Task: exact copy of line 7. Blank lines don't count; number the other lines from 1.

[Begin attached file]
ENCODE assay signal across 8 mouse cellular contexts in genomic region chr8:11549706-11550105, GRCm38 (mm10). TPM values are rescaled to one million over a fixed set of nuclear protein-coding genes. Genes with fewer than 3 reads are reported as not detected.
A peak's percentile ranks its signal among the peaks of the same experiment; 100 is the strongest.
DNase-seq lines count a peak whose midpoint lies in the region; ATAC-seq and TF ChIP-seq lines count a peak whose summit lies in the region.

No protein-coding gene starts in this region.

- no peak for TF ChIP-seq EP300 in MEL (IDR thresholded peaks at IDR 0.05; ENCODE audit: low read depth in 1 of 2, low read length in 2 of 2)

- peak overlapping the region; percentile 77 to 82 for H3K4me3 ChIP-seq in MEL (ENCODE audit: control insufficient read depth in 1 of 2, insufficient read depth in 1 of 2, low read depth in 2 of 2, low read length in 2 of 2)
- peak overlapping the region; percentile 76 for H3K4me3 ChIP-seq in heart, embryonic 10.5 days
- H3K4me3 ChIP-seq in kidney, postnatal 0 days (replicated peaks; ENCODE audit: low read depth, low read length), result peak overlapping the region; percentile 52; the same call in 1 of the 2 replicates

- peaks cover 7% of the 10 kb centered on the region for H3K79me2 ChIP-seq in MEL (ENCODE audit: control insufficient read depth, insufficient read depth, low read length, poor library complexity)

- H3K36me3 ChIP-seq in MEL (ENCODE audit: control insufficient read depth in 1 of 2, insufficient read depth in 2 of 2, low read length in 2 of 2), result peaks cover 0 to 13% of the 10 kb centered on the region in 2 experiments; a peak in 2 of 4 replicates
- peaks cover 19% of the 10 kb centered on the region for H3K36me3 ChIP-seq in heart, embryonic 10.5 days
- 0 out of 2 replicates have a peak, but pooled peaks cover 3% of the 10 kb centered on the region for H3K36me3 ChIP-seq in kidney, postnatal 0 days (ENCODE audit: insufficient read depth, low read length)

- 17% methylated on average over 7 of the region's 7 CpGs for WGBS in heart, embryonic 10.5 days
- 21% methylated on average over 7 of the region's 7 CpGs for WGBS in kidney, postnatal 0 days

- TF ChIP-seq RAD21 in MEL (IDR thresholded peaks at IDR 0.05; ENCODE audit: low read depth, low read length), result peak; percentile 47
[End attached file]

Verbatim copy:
- peak overlapping the region; percentile 76 for H3K4me3 ChIP-seq in heart, embryonic 10.5 days